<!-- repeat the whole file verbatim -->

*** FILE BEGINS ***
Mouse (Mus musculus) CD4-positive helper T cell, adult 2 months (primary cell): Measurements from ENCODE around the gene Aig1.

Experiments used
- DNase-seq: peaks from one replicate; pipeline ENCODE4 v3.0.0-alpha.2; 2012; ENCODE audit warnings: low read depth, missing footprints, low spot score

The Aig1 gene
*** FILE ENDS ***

Mouse (Mus musculus) CD4-positive helper T cell, adult 2 months (primary cell): Measurements from ENCODE around the gene Aig1.

Experiments used
- DNase-seq: peaks from one replicate; pipeline ENCODE4 v3.0.0-alpha.2; 2012; ENCODE audit warnings: low read depth, missing footprints, low spot score

The Aig1 gene